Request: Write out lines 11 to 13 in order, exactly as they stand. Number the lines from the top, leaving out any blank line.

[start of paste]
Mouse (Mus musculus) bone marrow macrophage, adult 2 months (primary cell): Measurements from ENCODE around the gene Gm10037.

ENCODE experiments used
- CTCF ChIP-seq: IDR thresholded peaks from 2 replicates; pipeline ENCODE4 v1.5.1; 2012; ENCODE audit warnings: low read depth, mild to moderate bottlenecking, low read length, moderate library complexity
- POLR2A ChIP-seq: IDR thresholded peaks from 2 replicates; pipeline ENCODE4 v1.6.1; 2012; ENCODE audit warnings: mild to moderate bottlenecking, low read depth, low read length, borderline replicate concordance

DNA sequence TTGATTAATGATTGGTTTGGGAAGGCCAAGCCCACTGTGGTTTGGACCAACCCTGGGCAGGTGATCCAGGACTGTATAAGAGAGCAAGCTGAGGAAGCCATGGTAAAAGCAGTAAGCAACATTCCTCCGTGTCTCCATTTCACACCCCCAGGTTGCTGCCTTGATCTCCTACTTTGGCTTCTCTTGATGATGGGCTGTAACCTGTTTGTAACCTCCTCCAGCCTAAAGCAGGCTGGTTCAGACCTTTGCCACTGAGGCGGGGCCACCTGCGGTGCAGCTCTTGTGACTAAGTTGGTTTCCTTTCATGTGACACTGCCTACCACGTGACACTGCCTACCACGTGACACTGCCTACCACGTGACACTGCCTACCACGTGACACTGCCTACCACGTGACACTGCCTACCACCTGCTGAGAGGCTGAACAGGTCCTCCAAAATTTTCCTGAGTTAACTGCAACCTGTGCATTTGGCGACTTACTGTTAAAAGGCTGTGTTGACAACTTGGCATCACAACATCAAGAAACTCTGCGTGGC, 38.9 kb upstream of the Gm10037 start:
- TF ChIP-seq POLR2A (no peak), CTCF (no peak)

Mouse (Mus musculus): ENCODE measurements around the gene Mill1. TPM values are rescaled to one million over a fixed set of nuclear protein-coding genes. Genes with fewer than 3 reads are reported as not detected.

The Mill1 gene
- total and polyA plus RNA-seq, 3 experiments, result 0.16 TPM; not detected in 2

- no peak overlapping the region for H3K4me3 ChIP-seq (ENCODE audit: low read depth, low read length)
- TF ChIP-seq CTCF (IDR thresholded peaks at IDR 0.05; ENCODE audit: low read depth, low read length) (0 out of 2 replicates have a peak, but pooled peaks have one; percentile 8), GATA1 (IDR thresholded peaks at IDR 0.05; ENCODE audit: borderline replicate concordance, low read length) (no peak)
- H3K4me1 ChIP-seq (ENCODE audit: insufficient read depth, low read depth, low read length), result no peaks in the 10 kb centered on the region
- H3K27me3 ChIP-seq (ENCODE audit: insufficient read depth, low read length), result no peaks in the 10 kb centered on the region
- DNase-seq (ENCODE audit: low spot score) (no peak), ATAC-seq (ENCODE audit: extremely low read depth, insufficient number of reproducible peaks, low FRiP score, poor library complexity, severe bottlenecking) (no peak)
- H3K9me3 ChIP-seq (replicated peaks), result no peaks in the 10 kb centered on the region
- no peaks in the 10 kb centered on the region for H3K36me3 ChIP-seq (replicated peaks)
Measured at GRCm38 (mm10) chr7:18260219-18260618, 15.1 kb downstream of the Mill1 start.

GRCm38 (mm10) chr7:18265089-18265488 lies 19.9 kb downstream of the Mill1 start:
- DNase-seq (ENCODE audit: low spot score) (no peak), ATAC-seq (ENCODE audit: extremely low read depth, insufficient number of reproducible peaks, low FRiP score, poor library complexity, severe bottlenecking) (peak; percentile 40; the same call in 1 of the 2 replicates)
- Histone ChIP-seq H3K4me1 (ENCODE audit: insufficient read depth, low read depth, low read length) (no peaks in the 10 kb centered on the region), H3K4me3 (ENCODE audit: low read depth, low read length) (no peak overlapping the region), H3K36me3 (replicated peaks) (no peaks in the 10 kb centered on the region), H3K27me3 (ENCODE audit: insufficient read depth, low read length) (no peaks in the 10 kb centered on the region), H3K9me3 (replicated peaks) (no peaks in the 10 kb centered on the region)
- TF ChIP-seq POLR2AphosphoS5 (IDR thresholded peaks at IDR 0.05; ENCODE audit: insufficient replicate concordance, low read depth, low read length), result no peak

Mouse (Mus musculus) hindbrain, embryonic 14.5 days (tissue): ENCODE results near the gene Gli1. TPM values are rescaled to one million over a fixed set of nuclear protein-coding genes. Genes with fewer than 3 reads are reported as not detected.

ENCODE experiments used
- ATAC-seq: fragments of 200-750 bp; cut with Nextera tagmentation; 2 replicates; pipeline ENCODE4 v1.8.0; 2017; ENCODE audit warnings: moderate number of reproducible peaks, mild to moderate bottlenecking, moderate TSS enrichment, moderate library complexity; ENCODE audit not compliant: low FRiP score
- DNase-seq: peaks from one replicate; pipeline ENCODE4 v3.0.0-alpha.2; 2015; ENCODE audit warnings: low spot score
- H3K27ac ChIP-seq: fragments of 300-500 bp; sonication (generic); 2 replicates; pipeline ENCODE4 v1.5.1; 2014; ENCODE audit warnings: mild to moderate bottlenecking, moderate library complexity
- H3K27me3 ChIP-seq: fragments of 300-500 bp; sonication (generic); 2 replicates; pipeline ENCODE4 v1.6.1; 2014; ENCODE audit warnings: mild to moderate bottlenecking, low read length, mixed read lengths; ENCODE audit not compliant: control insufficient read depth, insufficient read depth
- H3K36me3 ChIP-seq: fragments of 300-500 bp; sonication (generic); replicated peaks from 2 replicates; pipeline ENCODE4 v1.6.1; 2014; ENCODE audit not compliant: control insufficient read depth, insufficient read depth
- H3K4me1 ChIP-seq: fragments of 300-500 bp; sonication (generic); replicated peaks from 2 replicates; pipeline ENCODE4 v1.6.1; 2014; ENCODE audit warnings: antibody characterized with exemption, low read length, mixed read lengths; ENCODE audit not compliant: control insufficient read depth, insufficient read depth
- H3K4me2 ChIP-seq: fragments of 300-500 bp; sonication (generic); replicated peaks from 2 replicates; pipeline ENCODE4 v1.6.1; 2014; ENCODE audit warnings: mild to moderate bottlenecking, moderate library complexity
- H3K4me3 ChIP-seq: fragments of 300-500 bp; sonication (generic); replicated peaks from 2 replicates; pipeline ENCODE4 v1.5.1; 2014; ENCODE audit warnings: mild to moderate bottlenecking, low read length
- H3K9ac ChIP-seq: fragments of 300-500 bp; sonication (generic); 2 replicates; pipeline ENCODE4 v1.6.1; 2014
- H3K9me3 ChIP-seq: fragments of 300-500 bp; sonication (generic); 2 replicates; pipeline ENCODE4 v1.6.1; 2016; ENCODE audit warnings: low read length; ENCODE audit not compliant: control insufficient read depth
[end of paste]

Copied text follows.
- TF ChIP-seq CTCF (IDR thresholded peaks at IDR 0.05; ENCODE audit: low read depth, low read length) (0 out of 2 replicates have a peak, but pooled peaks have one; percentile 8), GATA1 (IDR thresholded peaks at IDR 0.05; ENCODE audit: borderline replicate concordance, low read length) (no peak)
- H3K4me1 ChIP-seq (ENCODE audit: insufficient read depth, low read depth, low read length), result no peaks in the 10 kb centered on the region
- H3K27me3 ChIP-seq (ENCODE audit: insufficient read depth, low read length), result no peaks in the 10 kb centered on the region